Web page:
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  • Writer's pictureAishwariyaa Ramakanthan

Dosa Anyone?

It was a place to make connections, a place to find familiar faces and a place for food that was reminiscent of family and home which was more than 4000 miles away. In short, it was a place where a heart hungry for smells, sounds and flavors of home could find some solace. Komala Vilas, the restaurant that has been serving up Indian food since 1935 was as much a landmark in pre-war Singapore as it is now. When Murugiah Pillai and his famiy, chose Raju, one of his five children, to break out of farming which had been the family vocation for generations, to travel to Singapore to make a new beginning, little did he realize that the chosen young man would carve out a unique niche for himself in the culinary history of Singapore. Think of dosa in Singapore and the natural inclination is to think of Komala Vilas, especially the one on the main street, 76 and 78, Serangoon Road. I myself cannot think of leaving Singapore without eating at least one masala dosa at KV. Anyone familiar with the weather in Singapore would know that it rains without warning quite often in the afternoon. So if you’re shopping in the afternoon around two or three o’clock in Serangoon Road and out of the blue there is a clap of thunder and a downpour that sends everyone scurrying for cover, nothing beats settling in a corner in the restaurant with a masala dosa and a steaming fragrant coffee and taking in the color of a vibrant street while the rain comes down splashing noisily.

Murugiah Raju’s or M. Rajus’ beginnings in Singapore were probably no different from that of many other early immigrants. Traveling on a ticket bought with borrowed funds, and with very little money in his pocket, at fifteen he set out for Singapore with stars in his eyes and hope in his heart for a better future for himself and his family, back home in Pattukottai, Tanjore. Soon after landing in Singapore, not unlike many other South Indians, he made his way to 78, Serangoon Road which was then known as Karnanadha Vilas, run by Raju Iyer. Karnanandha Vilas was the place that Indians gravitated to as soon as they landed to feel at home. They would eat, meet people and sometimes leave their luggage for safekeeping in the restaurant while they went out to look for work and lodgings. So like the others, young Raju too made his way to the restaurant. As luck would have it, and it must have been Providence smiling down on the young man, the owner whose name he shared, offered him a job. Raju quickly won the hearts of the owner and his customers with his efficiency and his attitude. Eventually when the owner Raju Iyer, decided to sell his business and return to India, the young Raju bought the business with money borrowed from a milk vendor who frequented the restaurant. And thus began Komala Vilas, one among the three pre-war Indian restaurants. The other two were Anandha Bhavan and Krishna Vilas.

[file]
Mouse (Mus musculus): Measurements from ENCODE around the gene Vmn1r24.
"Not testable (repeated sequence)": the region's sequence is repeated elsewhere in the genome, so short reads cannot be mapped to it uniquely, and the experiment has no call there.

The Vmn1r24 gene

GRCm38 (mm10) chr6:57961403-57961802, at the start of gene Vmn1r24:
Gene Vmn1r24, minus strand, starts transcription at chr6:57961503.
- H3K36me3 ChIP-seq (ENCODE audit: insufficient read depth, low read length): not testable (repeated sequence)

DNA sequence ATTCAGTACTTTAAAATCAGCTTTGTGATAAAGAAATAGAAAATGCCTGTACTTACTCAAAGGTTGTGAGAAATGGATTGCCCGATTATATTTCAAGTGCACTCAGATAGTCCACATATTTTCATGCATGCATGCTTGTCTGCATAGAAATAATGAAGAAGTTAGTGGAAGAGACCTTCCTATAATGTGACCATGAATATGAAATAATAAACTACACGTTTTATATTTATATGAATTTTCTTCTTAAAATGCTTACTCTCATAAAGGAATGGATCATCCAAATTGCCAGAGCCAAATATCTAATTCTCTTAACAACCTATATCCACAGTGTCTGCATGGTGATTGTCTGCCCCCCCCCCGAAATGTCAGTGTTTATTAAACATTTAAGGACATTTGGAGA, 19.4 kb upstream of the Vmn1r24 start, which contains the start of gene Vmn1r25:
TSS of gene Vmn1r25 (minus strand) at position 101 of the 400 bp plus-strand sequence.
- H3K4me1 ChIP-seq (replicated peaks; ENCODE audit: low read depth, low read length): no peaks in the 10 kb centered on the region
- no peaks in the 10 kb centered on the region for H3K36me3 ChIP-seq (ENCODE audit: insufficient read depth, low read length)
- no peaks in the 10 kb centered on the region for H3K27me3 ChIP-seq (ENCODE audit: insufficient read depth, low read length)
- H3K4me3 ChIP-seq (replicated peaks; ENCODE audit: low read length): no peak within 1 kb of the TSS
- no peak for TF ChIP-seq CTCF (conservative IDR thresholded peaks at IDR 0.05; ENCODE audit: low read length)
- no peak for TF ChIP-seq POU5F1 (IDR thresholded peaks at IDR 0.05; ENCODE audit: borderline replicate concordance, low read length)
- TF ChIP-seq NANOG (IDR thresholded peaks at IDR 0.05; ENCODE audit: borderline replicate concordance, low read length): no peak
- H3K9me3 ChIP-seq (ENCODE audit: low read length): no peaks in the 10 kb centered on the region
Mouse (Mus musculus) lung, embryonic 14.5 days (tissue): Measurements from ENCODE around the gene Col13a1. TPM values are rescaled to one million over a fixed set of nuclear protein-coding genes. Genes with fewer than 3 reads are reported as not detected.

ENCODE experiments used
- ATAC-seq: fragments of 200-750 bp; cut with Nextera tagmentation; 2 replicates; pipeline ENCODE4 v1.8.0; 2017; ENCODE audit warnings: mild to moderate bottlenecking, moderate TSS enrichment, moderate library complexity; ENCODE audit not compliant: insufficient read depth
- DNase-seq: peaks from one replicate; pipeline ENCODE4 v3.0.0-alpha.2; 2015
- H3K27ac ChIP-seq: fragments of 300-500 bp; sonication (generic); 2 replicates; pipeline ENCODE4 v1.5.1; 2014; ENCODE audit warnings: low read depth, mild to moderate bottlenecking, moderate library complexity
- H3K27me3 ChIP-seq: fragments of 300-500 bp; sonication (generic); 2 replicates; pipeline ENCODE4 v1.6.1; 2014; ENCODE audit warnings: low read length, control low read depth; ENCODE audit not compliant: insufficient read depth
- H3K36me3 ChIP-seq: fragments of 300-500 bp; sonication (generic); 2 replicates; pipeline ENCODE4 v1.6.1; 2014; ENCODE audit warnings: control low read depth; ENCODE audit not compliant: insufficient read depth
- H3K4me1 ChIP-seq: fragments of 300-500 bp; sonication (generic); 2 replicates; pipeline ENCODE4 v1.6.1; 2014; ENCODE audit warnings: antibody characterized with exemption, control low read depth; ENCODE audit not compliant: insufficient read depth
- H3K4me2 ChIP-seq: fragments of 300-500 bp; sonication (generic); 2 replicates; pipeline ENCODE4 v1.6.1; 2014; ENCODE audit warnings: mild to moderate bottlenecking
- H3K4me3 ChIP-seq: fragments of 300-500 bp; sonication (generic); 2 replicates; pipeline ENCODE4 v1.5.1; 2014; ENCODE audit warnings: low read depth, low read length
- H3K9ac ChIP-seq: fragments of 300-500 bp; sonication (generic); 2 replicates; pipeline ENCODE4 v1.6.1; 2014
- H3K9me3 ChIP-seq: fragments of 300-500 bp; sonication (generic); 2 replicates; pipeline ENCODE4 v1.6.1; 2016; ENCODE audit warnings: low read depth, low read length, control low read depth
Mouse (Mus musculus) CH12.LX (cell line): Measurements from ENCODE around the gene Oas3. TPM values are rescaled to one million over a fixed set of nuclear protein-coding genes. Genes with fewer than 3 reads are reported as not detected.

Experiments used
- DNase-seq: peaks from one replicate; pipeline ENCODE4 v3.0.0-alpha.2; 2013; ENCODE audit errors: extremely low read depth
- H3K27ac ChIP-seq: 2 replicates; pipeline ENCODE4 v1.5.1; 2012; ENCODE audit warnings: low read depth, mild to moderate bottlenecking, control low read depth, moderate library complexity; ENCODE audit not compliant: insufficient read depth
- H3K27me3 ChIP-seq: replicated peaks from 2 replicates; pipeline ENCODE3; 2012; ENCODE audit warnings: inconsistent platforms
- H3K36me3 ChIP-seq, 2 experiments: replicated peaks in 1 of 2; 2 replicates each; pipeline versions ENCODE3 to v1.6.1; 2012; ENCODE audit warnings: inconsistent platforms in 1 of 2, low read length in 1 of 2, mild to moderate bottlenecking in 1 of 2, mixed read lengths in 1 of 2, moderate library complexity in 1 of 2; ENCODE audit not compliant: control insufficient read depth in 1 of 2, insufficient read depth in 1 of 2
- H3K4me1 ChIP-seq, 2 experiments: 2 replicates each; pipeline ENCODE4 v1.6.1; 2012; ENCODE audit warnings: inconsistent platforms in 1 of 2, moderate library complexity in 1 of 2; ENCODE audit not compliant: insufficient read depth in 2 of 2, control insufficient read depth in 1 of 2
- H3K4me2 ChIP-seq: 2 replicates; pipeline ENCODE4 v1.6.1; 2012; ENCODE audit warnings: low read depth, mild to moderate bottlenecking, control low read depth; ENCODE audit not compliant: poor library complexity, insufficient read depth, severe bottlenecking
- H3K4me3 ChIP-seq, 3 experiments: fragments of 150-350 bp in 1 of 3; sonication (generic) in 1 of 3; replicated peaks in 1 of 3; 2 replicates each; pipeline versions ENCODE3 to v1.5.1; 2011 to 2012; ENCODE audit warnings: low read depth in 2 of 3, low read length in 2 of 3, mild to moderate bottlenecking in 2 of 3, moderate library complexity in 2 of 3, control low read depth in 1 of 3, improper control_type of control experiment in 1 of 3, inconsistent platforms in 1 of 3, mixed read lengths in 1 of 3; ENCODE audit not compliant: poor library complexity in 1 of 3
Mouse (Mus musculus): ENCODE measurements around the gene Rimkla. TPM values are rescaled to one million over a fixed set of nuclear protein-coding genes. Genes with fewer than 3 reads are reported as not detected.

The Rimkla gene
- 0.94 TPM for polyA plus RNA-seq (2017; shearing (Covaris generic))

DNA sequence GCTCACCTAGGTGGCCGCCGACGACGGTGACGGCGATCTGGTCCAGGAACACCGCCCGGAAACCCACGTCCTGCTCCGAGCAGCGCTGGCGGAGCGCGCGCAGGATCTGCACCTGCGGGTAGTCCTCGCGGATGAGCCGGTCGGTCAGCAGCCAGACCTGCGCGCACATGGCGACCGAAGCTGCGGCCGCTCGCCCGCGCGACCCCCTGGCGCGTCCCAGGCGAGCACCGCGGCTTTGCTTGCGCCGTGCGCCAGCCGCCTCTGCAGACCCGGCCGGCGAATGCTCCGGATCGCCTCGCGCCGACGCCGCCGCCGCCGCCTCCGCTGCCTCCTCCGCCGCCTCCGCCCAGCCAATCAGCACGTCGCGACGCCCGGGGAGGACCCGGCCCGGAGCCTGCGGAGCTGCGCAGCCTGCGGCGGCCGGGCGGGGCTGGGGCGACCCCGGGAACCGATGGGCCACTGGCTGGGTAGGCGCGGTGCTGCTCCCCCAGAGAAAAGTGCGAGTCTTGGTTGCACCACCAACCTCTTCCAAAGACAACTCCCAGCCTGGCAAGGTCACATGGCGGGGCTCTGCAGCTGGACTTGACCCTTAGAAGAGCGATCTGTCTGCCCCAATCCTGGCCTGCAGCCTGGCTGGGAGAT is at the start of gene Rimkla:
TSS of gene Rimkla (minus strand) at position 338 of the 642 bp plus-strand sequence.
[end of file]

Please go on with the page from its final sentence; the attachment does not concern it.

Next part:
Since many early immigrants arrived in Singapore without their wives and families, they would set up accounts with the restaurant even after they had found their lodgings because this was the place they came back to for their meals. They would settle their bills at the end of the month on payday. My father stills speaks nostalgically of his bachelor days when he had an account with Komala Vilas. He would bicycle from the room where he stayed with four or five fellow teachers to the restaurant for his breakfast before heading off to the school where he taught. In the afternoon, he would go back to the restaurant for lunch before bicycling home. On Fridays, he would leave his bike there and catch a matinee at the nearby Rex theatre before riding home.

The way the menu has evolved in Komala Vilas over the years is very reflective of waves of immigration which brought in people from different parts of the subcontinent in different periods of time. In the early years, the food was purely South Indian. Then Expo ’70 which took place in Tokyo drew Indians from different parts of the subcontinent. Singapore which by then could easily cater to Indian dietary demands turned out to be a food haven for these travelers. Komala Vilas then started serving north Indian cuisine. These days the restaurant, which now has outlets in several parts of the island, serves Indo-Chinese cuisine as well. But one tradition that the present owners, sons and grandsons of Raju, stick to unwaveringly, is the vegetarian fare.

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